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 6.An analysis of how government involvement may enhance or hinder each program’s effectiveness. 
7.Describe at least one relapse prevention model that would be helpful to support and mentor a substance use client.   
8.Include at least four scholarly resources in addition to the textbook in your paper. 
 
Out of the four, a minimum of one scholarly resource should be referenced for each prevention program.  Prepare this assignment according to the guidelines found in the APA Style Guide, located in the Student Success Center. An abstract is not required.  
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Personal Leadership Plan Introduction narrative essay help: narrative essay helpPERSONAL LEADERSHIP PLAN 2  Personal Leadership Plan Introduction  
 The role of a global leader involves a particular complexity that is different from domestic and  regional  leaders.  An  effective  global  leader  must  be  able  to  manage  various  challenges. According  to  Mendenhall  et  al.  (2017),  global  leadership  research  suggests  that  a  successful domestic  leadership  change  to a  global  leader  requires  high leadership  skills  and  knowledge. Domestic leadership techniques may not apply in a global setting since cultural groups’ needs differ across the globe. Thus, the global leadership environment consists of multiple complexities. Global leaders are the main actors of cross-border expansion. Cross-border business expansion is one of the global needs that require the sharing of experiences, knowledge, and best practices.  Prewitt et al. (2026) suggest that neither total localization nor centralized HQ can serve these purposes. Therefore, the role of a global leader includes integration, which entails multi-directional sharing, identifying important commonalities, and leveraging diversity. Based on the recommendation derived from the literature on becoming a global leader, the leaders should create more diversity for global leaders, develop necessary competencies, establish belongingness and connectedness, and educate about globalization. In this regard, this paper describes my vision and expectation, objectives, and knowledge resources that I would use as a global leader. Vision and Expectations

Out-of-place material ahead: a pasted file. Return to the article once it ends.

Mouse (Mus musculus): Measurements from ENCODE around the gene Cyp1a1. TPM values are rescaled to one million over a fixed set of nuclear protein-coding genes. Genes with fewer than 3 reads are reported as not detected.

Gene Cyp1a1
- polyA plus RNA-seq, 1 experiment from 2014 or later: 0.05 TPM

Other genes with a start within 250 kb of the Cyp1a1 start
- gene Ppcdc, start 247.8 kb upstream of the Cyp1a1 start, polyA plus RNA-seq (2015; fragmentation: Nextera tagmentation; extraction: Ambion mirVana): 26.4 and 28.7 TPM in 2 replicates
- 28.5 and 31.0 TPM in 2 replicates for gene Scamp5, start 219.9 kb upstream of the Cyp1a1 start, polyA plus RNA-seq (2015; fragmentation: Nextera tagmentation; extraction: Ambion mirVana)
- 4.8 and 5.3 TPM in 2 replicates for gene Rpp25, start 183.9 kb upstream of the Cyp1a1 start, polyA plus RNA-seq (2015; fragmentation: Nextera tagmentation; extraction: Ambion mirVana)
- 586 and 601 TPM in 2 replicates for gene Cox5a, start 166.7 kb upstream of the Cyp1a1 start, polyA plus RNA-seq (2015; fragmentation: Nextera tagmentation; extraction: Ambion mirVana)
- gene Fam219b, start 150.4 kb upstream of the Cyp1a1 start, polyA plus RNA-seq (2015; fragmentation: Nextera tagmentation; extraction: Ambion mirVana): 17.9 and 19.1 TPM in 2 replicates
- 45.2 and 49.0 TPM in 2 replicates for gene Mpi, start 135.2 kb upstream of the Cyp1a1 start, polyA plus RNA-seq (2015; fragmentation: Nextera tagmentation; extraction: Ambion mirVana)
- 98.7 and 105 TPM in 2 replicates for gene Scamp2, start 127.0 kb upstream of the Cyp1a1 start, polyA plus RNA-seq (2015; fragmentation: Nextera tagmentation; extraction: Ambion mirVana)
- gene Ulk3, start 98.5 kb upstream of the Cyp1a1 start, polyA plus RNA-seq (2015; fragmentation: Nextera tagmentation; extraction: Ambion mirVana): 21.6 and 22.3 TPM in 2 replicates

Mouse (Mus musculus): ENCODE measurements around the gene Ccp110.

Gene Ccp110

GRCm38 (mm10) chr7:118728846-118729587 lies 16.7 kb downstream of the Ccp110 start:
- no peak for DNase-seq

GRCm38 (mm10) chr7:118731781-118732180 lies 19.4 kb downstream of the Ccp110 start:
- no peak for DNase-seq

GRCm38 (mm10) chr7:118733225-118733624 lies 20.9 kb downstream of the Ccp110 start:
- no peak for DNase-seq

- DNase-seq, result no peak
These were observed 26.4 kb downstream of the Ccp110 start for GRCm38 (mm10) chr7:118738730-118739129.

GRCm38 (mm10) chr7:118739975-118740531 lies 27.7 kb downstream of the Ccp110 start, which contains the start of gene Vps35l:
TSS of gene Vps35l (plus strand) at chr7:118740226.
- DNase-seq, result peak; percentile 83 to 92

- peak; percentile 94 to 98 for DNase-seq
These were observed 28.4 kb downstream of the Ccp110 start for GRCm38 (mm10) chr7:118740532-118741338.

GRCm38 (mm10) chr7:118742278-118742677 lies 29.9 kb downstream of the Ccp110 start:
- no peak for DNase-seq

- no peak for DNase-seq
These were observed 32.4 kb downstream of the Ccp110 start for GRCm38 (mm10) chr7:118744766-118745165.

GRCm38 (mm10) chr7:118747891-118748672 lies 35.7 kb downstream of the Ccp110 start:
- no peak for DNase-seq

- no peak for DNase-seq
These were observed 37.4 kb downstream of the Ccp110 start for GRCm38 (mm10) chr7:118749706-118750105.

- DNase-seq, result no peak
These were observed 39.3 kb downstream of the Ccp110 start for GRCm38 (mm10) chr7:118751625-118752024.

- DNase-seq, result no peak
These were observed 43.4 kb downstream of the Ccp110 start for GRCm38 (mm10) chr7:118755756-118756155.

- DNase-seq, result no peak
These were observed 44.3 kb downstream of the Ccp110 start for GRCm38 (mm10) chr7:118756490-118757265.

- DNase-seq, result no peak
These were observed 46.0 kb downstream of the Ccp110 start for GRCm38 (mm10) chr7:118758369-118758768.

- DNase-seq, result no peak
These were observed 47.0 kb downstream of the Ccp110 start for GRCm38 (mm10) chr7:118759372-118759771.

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Online Restorative Justice Response essay help websitesWrite 200–250 words that respond to the following questions with your thoughts, ideas, and comments. This will be the foundation for future discussions by your classmates. Be substantive and clear, and use examples to reinforce your ideas.
 
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Restorative justice views crime as more than breaking the law. Crime also causes harm to people, relationships, and the community. The foundational principles of restorative justice are as follows (Centre for Justice and Reconciliation, 2020):
 
The foundational principles of restorative justice are as follows (Centre for Justice and Reconciliation, 2020):
 
Crime causes harm, and justice should focus on repairing that harm.
 
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The responsibility of the government is to maintain order, and that of the community is to build peace.
Some common restorative justice programs include the following:
Victim–offender mediation programs

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Strategic market position that attracts several investors college essay help free2  
 Assignment 3  
 Saudi Arabian Oil Company (Aramco) is a state-owned energy company that deals in petroleum and natural gas and has its headquarters in Dhahran, Saudi Arabia. The company was founded in 1933 after a mutual agreement between the standard oil company of California and Saudi Arabia and has been a leading oil producer for the last three decades. It operates in several countries globally, including China, Japan, the United Kingdom, and the Netherlands, among other counties, and has over 270 billion barrels in oil reserves (Ahmed et al., 2018). Aramco has employed over sixty-five thousand individuals to contribute towards its goal and has various strengths, weaknesses, opportunities, and threats, with several political, economic, legal, and cultural challenges affecting its operations in multiple countries. SWOT Analysis Strengths   Aramco’s strengths facilitate its success and lie in various factors. The company is a